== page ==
10 von 11 Kunden fanden die folgende Rezension hilfreich
- Veröffentlicht auf Amazon.com
This is an allegorical story, it's just a question of how far the allegories extend. Many stories of the 60's had space empires/federations/civilizations as extensions of the modern day world where a faster-than-light/space manifolding ship replaces the ocean-traveling-ship/airline of today and the political/economic alignments of star systems represent alignments of countries on earth. In Nova the confederation of stars and planets are broken down into three groups, Draco in the center, of which earth is part of, the outer colonies, and the Pleiades. It's not clear if Delany meant for these to represent the West, the Warsaw Pact and allies (as of 1968 when the story was written), and the third world, or to represent the upper class, middle & lower classes, and nouveau riche, or status quo, progressive, and the masses, or all, or some, combination of the above. As Draco the Dragon is a constellation in the northern hemisphere, one of six constellations Delany could have picked earth to be part of, there's the sense that he meant something negative as Draco was also the name of an autocratic Athenian law-maker (thus leading to the term draconian). The outer colonies are mostly hard working, hard living miners. And the Pleiades is a globular cluster comprised of hot, young stars that are out of the galactic plane of the Milky Way.
The story pits our protagonist from the young, hot stars of the Pleiades, against the antagonist from Draco, with a third character somewhere in the middle until she selects her side at the end. The main energy source in the story is Illyrion and the societies use, acquisition, and distribution of can easily be referred to the same for oil today. Our protagonist believes he has developed a way to acquire this energy source in large quantities, albeit in a risky way. With oil prices having soared this year, this is still as relevant a subject now as it was when the story was written 40 years ago. The ramifications of having such huge quantities of the energy source would lead to large changes in the societal structure in Nova, just as having a huge and inexpensive quantity of oil or another energy source would have today. There are those in the story that would want to limit such a large quantity of inexpensive energy hitting the market and those that would want the benefits of it (this leads to slight difference today in which certain groups would want to obtain large quantities of oil but *not* a different energy source and visa versa). Thus the conflict of the story is set up. The allegories however, could extend further. There's a part in the story where they talk of an assassination of a political figure and how, through the sensory transfer of information of the time, everyone felt the emotion of those surrounding the assassination victim. With the book being written in 1968, just five years after the John F. Kennedy assassination, it's hard to believe that Delany was not referring to that. Also the wife of the assassination person was written as being the most well known person in the galaxy which can easily be a reference to Jacklyn Kennedy. Where the story becomes interesting is that our protagonist, Lorq Van Ray, is supposed to be the nephew of this character, so is he supposed to be a Kennedy, perhaps the young boy who saluted at JFK's funeral. With the Kennedy mystic, one then understands that the protagonist is supposed to be the hero not just in the story, but of today (or of the time the story was written). (I guess the characters are different to enough to still allow the usual notice on the copyright page that 'any reference to those living or dead is purely coincidental'). Another point is that the antagonist fires the first salvo at Van Ray, by calling him, and his family barbarians and pirates, which seemed a little bizarre the way it was laid out in the story but makes sense in the context of the Kennedy fortune having been acquired from rum-running, and the story flows with this historical context in mind with how much the antagonist, which is in the upper crust of society, despises Van Ray. What I liked about Nova is that it actually did refer to a nova, so one need not be aware of all the layers of allegory to appreciate the story. For those that may not know, a nova is the death throes of sun-class star where the ongoing nuclear fusion of the star cannot support it's weight thus it implodes (forming the heavy element that represents the energy source) and sheds it's mass as a nova explosion.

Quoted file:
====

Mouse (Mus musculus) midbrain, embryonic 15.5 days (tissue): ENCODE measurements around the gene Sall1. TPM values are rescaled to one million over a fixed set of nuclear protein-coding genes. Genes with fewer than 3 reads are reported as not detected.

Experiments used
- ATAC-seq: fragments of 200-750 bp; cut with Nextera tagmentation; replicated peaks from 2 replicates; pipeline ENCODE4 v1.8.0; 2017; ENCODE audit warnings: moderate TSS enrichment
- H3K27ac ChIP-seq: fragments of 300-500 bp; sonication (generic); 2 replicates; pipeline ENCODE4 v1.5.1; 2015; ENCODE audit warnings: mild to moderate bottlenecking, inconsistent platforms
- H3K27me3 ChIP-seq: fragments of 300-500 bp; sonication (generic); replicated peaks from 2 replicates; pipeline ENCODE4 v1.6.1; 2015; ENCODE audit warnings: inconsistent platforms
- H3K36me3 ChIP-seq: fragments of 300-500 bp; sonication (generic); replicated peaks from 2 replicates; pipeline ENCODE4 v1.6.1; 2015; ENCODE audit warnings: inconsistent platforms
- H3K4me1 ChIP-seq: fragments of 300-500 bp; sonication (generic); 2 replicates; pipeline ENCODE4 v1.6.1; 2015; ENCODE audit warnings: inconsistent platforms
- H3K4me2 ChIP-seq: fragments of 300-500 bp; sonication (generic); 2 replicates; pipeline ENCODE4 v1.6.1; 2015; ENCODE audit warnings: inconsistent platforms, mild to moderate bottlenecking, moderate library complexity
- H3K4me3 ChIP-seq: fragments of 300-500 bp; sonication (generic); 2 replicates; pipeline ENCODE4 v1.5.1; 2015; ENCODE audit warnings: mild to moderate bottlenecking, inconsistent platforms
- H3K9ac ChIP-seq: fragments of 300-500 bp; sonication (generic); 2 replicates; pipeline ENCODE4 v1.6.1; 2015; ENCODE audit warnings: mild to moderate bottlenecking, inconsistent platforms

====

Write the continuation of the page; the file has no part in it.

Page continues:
I thought the character buildup to be OK. The story is told from the viewpoint of several other characters, but I just couldn't get into them and I thought they were just OK. There is a poetic element to Delany's writing which, as another reviewer noted, may have seemed brilliant in 1968, but this is 2008, and it comes across as a bit overdone. In terms of space civilizations layouts, it was again just OK. I did think the ending was a bit cruel to certain characters and it seemed that Delany was vanquishing certain haunts of his own. I'm not sure if they were to be someone that slanted Delany in a social situation or represented a class of society he despised, but this group in the novel lost and the victory attained for the others was considerable, but the losers had to lose pathetically, disgustingly, and a bit viciously. For all these reasons I gave it 3-1/2 stars rounded down to 3. Four stars or higher are books you should definitely go out and read, but this did not fit in that class. There are better and more interesting books out there. But three stars are enough that if find the subject matter interesting or like the author's writings, then the novel is worth reading. There are those that will rush to click the unhelpful button since this is their favorite book of all time or whatever, but I always thought this was to be forum for opinions of all sides to be fairly represented to allow those that have not read the book different perspectives to decide if they should take the considerable amount of time to read a book, what with job pressures, family pressures and so on.